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Back to school in China: ‘We treat them like it’s kindergarten’


Smaller classes, shorter days and parental pick up at the school gate instead of a crowded journey on public transport — for some urban Chinese children, a return to school has meant better conditions than before the epidemic.

While nearly all of China’s provinces have now resumed some classes, big cities were slowest to respond, fearing a second wave of infection.

This week, after a delay of more than two months, Beijing, Shanghai and other cities reopened schools for exam-year students, with some crucial differences designed to avoid the spread of the virus.

Beijing now makes schools close at 3.30pm, a relief to students used to staying late at night to cram and eating dinner at school. Classes are now capped at 20 students rather than 30, said Shirley Wu and Maya Ting, both 18-year-old students at Beijing’s sought-after Chenjinglun Middle School.

“The teaching environment has improved compared to before the epidemic because classes are smaller,” said Ms Ting. “My parents are very glad I’m back at school. It means I’m not at home,” added Ms Wu.

The reopening of schools in China, where new daily cases are officially in the double digits, is part of the government-declared victory over Covid-19. As the principal of one Beijing school said in a motivational speech to teachers on Sunday: “In most states in the US, schools will only reopen in the autumn or later. The fact that we are able to open tomorrow says a lot.”


Yet debate over contagion in schools is far from settled. A paper published in the Lancet, using data from Shenzhen, found there was no marked difference in the likelihood of infection in children compared with adults, although they were less likely to suffer severe symptoms. This contradicted previous evidence. Peer-reviewed studies have suggested that school closures have everything from a minor to a moderate impact on transmission. They could even worsen the impact of epidemics — if childcare is not available for medical workers.

“Our research doesn’t necessarily mean we shouldn’t reopen schools, which is a decision that must be made on many grounds. It means we should take care to protect children, the same way we protect adults,” said Ma Ting, associate professor at Harbin Institute of Technology’s Shenzhen campus, one of the co-authors of the Lancet paper.

Controls are strict, if variable, across the country. Guangdong province requires all students and staff to provide a recent negative coronavirus viral nucleic acid test. Local media have reported that at least one asymptomatic child was discovered as a result. While many Beijing schools have asked for tests too, one student from a school in the northeastern suburbs said they had not been asked to take any tests or even temperature checks.

In many schools, students must stay one metre apart from each other and from teachers — with the exception of some joyful class selfies, published in state media. Masks are constantly on: some schools give out two masks per student per day.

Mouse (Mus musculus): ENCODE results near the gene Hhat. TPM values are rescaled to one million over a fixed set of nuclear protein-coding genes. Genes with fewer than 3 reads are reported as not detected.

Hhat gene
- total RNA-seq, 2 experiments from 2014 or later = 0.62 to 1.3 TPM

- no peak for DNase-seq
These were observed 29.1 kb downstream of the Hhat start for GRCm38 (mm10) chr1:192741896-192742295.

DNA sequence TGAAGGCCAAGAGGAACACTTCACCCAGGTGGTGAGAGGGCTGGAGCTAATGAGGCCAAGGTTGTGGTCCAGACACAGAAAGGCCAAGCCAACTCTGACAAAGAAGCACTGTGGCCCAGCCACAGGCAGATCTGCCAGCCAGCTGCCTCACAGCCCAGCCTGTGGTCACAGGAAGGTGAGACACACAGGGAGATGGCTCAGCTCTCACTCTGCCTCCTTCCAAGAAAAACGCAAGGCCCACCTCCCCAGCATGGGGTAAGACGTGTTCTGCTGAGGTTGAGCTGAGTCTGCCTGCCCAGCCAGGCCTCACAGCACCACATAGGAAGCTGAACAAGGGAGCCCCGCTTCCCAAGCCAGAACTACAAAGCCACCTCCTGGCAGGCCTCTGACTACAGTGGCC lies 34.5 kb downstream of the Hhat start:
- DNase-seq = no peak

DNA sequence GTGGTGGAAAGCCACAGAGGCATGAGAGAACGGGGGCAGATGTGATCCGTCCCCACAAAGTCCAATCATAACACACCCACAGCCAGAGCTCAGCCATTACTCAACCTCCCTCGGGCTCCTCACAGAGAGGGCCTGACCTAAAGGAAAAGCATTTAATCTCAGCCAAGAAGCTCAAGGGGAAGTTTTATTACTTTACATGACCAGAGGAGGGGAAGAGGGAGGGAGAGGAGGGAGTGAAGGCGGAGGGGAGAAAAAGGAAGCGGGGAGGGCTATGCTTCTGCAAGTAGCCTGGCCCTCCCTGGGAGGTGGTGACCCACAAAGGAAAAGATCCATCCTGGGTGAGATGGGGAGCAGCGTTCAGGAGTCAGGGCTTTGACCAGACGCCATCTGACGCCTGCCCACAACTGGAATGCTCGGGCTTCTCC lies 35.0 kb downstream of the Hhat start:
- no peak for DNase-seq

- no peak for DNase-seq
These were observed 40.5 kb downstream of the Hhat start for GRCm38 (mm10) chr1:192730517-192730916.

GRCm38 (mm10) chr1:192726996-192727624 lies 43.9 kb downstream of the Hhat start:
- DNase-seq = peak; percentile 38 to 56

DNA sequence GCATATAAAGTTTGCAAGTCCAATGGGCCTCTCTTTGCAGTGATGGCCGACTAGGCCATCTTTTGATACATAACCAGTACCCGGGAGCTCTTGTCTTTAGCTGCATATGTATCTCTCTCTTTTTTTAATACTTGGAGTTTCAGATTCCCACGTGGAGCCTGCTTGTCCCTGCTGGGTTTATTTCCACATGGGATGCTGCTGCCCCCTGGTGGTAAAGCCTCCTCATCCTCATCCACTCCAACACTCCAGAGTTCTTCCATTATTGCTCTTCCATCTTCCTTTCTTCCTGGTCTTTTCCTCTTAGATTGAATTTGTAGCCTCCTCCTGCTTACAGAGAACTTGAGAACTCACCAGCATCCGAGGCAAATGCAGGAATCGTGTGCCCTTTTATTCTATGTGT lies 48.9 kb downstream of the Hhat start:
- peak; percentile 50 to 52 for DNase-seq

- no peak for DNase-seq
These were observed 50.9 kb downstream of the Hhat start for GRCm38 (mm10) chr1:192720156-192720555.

Health workers collect swabs from high school students

“There’s not a moment when students are out of a teachers’ gaze. We’re treating them like it’s kindergarten,” said Sally, a Chinese language and literature teacher in Shenzhen who did not want her full name to be published. She oversees her 15-year-old students on their way to bathrooms and canteens to ensure they maintain the correct social distance.

Some schools go even further than government guidelines. At one of Beijing’s Renmin University-affiliated secondary school campuses, teachers deliver classes in a separate room through a video feed.

Beijing’s 101 Middle School, an elite institution, has installed “smart blackboards” that transmit a teacher’s notes and voice to a second classroom, allowing them to teach two classrooms simultaneously.

In the weeks before schools opened, teachers rehearsed anti-epidemic procedures. Sally’s school ran drills to simulate what would happen should a student show signs of fever. The whole class would be quarantined and a doctor would come to take throat swabs of the whole class for tests. After two hours, if the results came back negative, the class could be released.

If an outbreak was confirmed, it would have consequences for the entire school. “The pressure of epidemic controls is always present, we’re tense and nervous,” said Ivy, a maths teacher in Shenzhen who did not want her full name to be published.

But this level of preparedness may prove more difficult to sustain once more students return given the high staffing levels required.

“Our responsibility is to get them to survive the tough exam period,” said Ivy. By “survive”, she means getting her 15-year old students into a senior secondary school, thereby putting them on track for a respected university. “For us teachers, we worry about students’ progress more than about epidemic controls.”

For now at least, parents are happy. In Beijing, many families rented expensive and cramped flats in order to be near good schools.

“It’s best if schools open earlier,” said Kan Jing, mother of a final-year student in Shanghai. “Studying at home, phone in one hand, QQ [instant messaging] open, there’s no self-control.”

“I’m sure there are disciplined kids, but disciplined kids are always from other families,” Ms Kan added.


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